1. Sounds like a wonderful trip, Par. Thanks for sharing. Hope to to see more of your photos once you get them sorted.
    I have only been to France only once,back in 1985, for three fun and fascinating weeks. We stayed in Paris annd took many day trips to Giverny, Chartres, Versailles and other nearby places. Walking around Paris was endlessly fascinanting and the museums were wonderful as we re the cafes. And since the exchange rate was so amazingly favorab,e we got eat in some lovely restaurants, too.
    I am sorry we never got to tbe Normandy Beaches and the Bayeaux Tapestry. But it was a wonderful trip nevertheless.

  2. Food, glorious French food! I’ve seen bits and pieces of France and spent some days in Paris at different times, but the unifying thread is good food everywhere, even in motorway cafes! I’d love to go back and see more of the countryside, and most certainly the Normandy beaches and cemeteries. Maybe some day.

  3. That sounds absolutely fabulous, Pat, and you’ve made me want to go there now! I’ve only ever been to Paris so there’s a lot I haven’t seen. Definitely on the bucket list! And all that lovely food … yes, please!

  4. We lived in London and then Suffolk for 25 years so France was an easy drive, especially with small children and particularly once the Tunnel was built. I think I have been to most of France as a result and it is very special, notably the food. Walking to the boulangerie for breakfast pastries was a treat for us all. One of the most recent areas we visited was the Jura which is a mountain area just north of the Alps. We all swam in the river, ate the local cheese Comte and drank a lot of cremant de Jura, which is the local champagne alternative. However on the cheese front, there has been a recent huge resurgence in British cheese making and we have an excellent local fromagerie, which keeps us happy but no baguettes or cremant to have with it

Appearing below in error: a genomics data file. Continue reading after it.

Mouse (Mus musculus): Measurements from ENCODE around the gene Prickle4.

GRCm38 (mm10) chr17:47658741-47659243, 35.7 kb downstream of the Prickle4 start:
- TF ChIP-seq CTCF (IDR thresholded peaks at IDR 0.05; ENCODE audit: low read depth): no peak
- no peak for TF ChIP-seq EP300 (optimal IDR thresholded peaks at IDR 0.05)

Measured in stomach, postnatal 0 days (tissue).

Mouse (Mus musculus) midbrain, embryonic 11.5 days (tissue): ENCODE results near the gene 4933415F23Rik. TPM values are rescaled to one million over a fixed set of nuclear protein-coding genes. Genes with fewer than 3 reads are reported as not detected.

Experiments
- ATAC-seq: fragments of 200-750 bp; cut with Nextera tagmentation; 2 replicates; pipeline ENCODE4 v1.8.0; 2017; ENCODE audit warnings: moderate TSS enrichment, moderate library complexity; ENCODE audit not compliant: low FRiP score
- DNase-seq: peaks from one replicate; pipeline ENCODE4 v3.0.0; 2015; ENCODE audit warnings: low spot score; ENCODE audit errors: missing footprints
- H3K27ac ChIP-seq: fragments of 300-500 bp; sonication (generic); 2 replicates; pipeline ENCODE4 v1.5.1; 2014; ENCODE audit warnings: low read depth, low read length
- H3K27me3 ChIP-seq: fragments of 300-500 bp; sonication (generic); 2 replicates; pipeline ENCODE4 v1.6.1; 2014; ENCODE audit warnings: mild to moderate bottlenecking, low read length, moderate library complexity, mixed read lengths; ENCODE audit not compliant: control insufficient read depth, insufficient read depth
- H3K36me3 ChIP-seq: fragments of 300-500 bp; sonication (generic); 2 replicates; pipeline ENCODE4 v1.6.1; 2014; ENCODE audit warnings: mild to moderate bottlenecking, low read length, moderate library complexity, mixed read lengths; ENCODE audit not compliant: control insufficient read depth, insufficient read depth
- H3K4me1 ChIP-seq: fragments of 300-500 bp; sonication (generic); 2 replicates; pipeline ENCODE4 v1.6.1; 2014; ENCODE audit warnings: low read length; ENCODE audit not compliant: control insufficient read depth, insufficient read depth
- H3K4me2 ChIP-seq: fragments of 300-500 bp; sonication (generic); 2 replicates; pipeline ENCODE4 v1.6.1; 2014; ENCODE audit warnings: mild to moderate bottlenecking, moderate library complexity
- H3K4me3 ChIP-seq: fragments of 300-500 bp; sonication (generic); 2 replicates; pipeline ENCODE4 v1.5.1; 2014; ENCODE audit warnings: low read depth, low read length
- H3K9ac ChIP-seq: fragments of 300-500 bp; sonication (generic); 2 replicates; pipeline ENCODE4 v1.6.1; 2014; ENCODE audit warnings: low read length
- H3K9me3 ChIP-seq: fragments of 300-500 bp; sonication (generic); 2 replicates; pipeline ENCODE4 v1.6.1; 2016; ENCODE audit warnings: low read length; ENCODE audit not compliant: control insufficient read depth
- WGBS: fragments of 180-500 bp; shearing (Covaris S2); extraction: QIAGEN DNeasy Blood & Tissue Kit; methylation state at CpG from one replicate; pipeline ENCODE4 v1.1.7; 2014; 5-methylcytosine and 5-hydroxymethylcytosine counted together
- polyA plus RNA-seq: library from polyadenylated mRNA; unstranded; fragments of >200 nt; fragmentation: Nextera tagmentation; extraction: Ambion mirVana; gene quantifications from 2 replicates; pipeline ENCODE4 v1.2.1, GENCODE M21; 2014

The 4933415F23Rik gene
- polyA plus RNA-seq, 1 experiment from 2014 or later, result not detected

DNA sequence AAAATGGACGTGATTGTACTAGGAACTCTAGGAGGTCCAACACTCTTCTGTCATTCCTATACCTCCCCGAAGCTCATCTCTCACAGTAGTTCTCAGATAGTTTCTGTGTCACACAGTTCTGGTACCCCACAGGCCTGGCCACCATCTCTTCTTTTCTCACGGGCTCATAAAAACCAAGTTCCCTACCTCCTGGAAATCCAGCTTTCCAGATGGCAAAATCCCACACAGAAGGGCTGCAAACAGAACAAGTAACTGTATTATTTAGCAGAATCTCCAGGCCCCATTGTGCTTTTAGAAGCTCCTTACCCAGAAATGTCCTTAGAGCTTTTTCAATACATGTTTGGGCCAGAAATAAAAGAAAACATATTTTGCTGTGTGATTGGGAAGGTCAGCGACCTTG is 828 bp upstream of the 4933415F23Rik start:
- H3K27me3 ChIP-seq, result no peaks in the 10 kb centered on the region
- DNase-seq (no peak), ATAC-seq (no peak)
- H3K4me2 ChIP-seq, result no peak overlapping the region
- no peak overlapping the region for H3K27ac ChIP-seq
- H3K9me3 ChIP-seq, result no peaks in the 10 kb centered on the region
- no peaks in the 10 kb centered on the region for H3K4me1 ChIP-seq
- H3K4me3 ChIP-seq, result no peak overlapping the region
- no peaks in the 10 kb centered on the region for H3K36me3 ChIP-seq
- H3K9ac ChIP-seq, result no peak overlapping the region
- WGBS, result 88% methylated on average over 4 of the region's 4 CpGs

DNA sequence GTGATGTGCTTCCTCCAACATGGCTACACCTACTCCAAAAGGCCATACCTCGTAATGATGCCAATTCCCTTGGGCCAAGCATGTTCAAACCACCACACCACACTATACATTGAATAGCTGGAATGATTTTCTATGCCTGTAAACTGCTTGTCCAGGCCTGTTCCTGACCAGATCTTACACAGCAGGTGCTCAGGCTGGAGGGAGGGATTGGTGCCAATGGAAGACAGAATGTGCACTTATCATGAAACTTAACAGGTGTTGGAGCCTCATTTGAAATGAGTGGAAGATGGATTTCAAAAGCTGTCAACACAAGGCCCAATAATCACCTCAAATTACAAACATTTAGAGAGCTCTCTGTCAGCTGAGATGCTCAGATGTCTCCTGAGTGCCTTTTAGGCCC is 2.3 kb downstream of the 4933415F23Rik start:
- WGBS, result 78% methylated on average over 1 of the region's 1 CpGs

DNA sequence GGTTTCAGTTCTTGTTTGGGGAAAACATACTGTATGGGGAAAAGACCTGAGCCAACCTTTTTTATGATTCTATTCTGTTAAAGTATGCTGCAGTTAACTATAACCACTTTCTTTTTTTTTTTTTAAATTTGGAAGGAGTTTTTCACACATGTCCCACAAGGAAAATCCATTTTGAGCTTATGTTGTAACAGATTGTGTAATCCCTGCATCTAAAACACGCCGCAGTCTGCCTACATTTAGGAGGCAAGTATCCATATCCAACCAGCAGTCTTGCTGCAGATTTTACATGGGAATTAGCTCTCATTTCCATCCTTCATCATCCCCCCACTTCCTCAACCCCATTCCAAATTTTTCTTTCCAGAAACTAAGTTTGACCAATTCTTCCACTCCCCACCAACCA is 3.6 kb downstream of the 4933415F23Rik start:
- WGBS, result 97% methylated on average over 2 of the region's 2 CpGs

• oh, that is ideal! I am so envious of people who are able to travel so easily. And that’s really good news on the cheese front! Of course, I can’t bring yours home either, sigh.

  5. Sounds like a wonderful trip! Maybe someday it will fit into my schedule. My husband’s been there a couple times (business related) & has great memories.

  6. I loved sailing on the Seine in the evening with the Eiffel Tower shimmering its lights and then staying calm again. None of us knew when it would sparkle strongly and die down to begin the cycle. We had so much fun there and seeing so many sights in Paris and the surrounding area like Fontainebleau. Musee D’Orsay and Louvre Museum were spectacular.

    • oh, lucky you. We got to see a lot of Paris during the day. I was really looking forward to the night, although an open boat, rain, cold, and a flooded river… just not the best time.

  7. Don’t apologize for food posts, Pat — I always enjoy some calorie-free food porn — and I enjoyed this post. A little bit of virtual travel is always welcome. I’ve been to France a few times, but even though I spent quite a while there on my trips as an adult, it’s never enough, I agree. I actually planned to go back there and live in Brittany (in the summer) and Greece (in the winter) and write — but life got in the way of that plan.

  8. I loved Paris-I spent over a month there and still didn’t see everything I wanted to. I have never been to the south of France but I plan to remedy that on a cruise this fall. I plan to eat a lot better than when I was on my post-college $5 a day trip!

  9. My longest stay in France was at a language program in Vichy as a teenager. I liked the croissants but passed on the (what is this? It looks like) sheep brains. I also got to spend a few days in Paris and enjoyed visiting the Louvre.
    Thanks for your enjoyable and drool worthy post, Pat!

  10. My favorite part of France was Dordogne! The food, the wine, the people! So friendly and when I wanted to learn how to make something, they’d take me into their kitchens and walk me through everything.

    Mind you, I traveled to France while I was living in Istanbul, Turkey, which is another fantastic food place.

  11. Oh, to be in Brittany again, now that the strawberries are there! We stood in the market and ate them directly from the little boxes the vendors provided – they didn’t seem to have any connection to fruit with the same name at home! And because Brittany is known for its butter, there’s salted caramel everywhere, especially on crepes! And cider! And shellfish! I must check my passport…. Thanks for such a yummy post, Pat – can’t wait to see your pictures!